We all think of stress as “bad” for you, but what if some forms of stress could actually help us grow and change for the better? On today’s episode of Being Well, Forrest and Dr. Rick are joined by Dr. Elissa Epel, a psychologist and leading stress researcher, to explore the science behind the stress response.
They explore different forms of stress, what separates “good” stress from “bad” stress, how we can take advantage of good stress, and dealing with existential forms of stress like the climate crisis.
About our Guest: Elissa Epel is a psychologist, bestselling author, and a Professor and Vice Chair in the Department of Psychiatry at the University of California, San Francisco. Her research focuses on stress, well-being, and optimal aging. She’s also the best-selling co-author of The Telomere Effect, and her newest book is The Stress Prescription: Seven Days to More Joy and Ease.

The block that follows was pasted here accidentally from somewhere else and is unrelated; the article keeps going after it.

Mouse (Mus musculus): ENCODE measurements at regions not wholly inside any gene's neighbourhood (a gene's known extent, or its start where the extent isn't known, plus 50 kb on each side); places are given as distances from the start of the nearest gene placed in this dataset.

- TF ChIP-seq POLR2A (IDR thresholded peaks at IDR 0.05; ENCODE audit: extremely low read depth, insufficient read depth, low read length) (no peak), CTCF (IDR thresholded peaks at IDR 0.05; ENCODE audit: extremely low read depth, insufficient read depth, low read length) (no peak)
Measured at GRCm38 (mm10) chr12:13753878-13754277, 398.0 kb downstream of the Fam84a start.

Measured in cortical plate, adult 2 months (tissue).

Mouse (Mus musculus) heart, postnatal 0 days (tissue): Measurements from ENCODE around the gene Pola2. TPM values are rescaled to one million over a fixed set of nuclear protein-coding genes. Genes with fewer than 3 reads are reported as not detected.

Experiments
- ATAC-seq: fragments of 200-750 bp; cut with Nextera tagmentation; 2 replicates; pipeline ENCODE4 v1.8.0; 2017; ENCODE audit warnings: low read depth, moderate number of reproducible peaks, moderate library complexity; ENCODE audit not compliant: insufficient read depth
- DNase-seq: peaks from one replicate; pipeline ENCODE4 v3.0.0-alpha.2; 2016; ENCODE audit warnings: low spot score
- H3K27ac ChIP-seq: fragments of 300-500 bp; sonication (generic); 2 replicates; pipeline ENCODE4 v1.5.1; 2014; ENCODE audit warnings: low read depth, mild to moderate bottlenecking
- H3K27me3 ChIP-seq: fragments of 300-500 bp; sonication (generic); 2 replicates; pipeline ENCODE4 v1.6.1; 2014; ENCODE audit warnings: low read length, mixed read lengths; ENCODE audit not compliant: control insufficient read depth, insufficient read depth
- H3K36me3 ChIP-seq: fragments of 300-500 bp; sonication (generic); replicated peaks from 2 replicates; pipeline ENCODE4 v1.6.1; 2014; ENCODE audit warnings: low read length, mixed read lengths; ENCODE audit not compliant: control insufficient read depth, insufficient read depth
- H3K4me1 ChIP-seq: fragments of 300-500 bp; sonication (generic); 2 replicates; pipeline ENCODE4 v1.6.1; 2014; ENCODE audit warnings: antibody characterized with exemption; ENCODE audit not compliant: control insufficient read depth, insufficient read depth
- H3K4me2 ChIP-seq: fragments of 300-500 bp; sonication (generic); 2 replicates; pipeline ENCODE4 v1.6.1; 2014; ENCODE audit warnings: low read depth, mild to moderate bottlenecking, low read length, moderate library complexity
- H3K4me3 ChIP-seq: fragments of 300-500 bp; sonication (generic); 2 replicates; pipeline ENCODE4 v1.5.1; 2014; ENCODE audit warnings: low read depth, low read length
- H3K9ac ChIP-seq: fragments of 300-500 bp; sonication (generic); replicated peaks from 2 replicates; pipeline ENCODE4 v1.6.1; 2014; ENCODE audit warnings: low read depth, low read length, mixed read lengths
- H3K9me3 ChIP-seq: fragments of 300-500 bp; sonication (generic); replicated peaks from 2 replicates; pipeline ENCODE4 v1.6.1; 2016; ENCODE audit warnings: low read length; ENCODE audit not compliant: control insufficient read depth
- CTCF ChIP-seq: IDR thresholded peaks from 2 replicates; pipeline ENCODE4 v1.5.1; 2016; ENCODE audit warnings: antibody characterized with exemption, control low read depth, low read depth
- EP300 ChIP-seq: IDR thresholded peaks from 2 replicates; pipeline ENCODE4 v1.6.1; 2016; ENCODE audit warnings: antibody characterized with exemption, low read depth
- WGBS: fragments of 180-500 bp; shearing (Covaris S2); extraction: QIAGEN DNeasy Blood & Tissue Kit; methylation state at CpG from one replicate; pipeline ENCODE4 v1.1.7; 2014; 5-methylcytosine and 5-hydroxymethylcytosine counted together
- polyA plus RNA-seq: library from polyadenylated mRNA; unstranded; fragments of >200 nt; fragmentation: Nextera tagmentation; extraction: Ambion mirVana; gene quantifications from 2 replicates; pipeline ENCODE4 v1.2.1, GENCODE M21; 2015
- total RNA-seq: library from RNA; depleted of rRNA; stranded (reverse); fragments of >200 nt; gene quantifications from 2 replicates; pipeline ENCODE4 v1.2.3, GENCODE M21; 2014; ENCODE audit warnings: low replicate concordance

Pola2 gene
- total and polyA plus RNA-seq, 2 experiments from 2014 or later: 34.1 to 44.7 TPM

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0:00: Introduction and critiques of the podcast
4:45: Where we place our attention
8:00: Two kinds of complaint
8:55: Self-righteousness and identifying with our complaints
11:25: What do we hope to accomplish by complaining?
13:15: Sharing experience vs. asserting information
18:35: Developing relationships where your vulnerability is welcome
24:45: Projecting your unclear desires on other people
28:10: How to respond to negative feedback and manage your reactions
32:00: Releasing attachment to changing others and responding to trolls
39:00: Complaints come from emotional dissatisfaction